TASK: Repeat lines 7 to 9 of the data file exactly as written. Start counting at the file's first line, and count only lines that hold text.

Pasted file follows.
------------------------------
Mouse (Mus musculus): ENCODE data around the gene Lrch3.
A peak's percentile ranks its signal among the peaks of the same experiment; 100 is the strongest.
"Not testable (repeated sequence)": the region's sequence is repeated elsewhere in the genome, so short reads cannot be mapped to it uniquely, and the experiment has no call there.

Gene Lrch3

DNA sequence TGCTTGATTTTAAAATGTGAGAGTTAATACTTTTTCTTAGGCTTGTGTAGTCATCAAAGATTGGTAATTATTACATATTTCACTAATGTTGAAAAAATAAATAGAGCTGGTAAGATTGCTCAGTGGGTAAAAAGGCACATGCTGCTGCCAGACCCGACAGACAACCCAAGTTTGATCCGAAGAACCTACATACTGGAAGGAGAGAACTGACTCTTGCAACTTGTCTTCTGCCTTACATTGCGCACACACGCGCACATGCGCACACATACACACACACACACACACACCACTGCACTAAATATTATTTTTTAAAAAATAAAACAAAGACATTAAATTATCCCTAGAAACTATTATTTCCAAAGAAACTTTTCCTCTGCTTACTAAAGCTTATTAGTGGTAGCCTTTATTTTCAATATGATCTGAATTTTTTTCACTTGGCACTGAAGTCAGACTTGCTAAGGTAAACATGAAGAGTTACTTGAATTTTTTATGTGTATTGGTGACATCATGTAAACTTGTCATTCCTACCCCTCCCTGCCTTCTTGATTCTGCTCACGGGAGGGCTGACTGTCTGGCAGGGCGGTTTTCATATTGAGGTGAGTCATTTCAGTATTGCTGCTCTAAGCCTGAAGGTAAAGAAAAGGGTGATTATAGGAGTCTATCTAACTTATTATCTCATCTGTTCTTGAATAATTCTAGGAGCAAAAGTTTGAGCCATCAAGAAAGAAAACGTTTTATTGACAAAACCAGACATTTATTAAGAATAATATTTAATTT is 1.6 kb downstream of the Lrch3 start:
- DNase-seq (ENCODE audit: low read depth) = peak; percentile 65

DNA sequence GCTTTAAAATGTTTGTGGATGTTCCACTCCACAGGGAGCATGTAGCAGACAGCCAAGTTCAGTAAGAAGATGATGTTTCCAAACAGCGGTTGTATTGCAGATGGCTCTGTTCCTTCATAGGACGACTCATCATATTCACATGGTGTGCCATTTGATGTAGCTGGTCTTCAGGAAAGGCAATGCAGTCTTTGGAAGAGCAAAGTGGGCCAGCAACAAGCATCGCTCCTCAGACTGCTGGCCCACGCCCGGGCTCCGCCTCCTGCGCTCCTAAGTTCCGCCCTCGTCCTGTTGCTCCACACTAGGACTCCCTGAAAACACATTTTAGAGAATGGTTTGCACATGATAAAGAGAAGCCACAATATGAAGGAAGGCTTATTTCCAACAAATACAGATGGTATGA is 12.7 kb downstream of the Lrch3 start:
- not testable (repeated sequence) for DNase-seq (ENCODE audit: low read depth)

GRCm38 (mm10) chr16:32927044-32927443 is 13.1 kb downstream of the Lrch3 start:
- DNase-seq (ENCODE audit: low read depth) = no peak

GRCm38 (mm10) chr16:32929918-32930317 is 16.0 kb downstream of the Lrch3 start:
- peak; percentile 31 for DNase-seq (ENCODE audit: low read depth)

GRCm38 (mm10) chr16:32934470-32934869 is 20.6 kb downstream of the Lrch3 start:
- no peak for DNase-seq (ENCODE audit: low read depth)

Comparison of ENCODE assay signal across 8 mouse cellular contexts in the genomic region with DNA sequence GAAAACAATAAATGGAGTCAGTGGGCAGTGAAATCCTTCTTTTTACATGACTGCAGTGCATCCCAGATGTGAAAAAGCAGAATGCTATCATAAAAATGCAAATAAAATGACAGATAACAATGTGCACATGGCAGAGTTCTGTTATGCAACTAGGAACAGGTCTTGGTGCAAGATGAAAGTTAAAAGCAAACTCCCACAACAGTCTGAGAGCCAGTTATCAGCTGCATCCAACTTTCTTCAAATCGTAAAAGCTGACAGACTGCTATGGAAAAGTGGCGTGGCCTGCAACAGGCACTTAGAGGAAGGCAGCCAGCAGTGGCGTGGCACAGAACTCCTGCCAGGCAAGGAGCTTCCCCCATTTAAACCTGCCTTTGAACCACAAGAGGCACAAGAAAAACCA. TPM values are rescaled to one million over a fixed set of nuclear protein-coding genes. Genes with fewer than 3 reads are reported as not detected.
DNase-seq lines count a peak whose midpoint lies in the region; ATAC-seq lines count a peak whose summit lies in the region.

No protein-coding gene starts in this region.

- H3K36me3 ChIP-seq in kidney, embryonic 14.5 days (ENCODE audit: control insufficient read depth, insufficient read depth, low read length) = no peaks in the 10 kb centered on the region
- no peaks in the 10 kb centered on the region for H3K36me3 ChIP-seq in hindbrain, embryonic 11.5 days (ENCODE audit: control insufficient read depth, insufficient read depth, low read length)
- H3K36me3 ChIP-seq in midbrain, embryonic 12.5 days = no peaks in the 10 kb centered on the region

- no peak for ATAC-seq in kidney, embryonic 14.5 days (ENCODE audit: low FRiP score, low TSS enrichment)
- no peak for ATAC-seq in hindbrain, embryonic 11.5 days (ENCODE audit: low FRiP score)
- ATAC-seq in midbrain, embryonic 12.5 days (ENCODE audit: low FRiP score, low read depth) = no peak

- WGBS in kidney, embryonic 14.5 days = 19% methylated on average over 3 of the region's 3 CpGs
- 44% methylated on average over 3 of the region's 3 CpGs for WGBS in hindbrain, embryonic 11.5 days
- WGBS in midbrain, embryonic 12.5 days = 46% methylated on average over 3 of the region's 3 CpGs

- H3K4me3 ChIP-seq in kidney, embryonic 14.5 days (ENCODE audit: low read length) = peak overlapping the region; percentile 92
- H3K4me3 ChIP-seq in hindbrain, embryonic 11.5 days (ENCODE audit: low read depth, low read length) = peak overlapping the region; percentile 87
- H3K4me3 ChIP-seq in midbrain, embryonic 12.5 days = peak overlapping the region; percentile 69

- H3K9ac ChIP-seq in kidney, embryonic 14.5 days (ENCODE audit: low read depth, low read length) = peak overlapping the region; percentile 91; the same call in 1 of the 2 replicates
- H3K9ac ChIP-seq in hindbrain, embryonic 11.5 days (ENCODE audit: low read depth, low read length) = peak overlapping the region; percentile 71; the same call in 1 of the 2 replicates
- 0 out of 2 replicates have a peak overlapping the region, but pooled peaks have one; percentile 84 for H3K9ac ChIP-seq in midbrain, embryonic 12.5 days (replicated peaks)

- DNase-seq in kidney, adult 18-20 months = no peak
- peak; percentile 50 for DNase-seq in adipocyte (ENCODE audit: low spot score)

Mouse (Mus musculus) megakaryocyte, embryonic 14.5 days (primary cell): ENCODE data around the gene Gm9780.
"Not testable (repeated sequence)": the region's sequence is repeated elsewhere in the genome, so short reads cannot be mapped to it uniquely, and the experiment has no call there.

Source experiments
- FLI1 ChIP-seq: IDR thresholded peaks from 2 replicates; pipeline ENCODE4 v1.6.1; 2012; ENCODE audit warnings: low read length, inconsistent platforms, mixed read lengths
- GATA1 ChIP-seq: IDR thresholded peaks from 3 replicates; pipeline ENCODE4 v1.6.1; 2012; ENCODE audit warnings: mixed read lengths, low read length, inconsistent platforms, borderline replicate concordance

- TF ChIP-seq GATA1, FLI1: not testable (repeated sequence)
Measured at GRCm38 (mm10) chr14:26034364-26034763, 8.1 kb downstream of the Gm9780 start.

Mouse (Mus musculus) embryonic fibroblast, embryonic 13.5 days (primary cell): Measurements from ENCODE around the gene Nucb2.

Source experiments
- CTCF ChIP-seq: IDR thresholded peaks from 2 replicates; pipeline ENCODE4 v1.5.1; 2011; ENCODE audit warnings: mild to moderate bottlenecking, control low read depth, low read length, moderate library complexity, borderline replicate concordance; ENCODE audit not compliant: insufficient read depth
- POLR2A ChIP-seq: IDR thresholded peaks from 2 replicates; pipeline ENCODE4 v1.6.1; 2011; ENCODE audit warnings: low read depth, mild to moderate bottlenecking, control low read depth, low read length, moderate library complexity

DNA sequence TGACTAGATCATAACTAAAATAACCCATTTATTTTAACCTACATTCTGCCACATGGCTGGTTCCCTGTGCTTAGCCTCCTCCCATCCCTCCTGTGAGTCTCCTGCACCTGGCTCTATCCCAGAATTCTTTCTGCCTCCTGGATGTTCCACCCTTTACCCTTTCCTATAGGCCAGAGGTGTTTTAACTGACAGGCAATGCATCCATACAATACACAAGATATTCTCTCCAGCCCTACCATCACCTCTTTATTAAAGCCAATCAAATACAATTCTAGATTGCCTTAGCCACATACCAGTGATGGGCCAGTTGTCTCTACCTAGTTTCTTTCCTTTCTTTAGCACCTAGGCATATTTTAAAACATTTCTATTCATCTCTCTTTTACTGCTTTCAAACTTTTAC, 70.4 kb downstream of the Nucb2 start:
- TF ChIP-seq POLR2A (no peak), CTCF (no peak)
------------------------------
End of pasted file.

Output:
DNA sequence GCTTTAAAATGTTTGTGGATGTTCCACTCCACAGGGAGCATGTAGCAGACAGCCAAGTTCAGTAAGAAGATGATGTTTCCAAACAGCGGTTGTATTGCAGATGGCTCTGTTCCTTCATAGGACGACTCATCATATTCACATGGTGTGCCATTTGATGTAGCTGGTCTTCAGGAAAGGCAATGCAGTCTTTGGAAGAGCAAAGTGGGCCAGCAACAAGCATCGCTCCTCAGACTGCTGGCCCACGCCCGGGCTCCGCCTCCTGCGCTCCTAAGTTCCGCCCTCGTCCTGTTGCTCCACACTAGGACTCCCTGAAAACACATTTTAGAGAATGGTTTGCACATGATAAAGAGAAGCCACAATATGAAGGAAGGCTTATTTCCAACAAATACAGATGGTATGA is 12.7 kb downstream of the Lrch3 start:
- not testable (repeated sequence) for DNase-seq (ENCODE audit: low read depth)

GRCm38 (mm10) chr16:32927044-32927443 is 13.1 kb downstream of the Lrch3 start: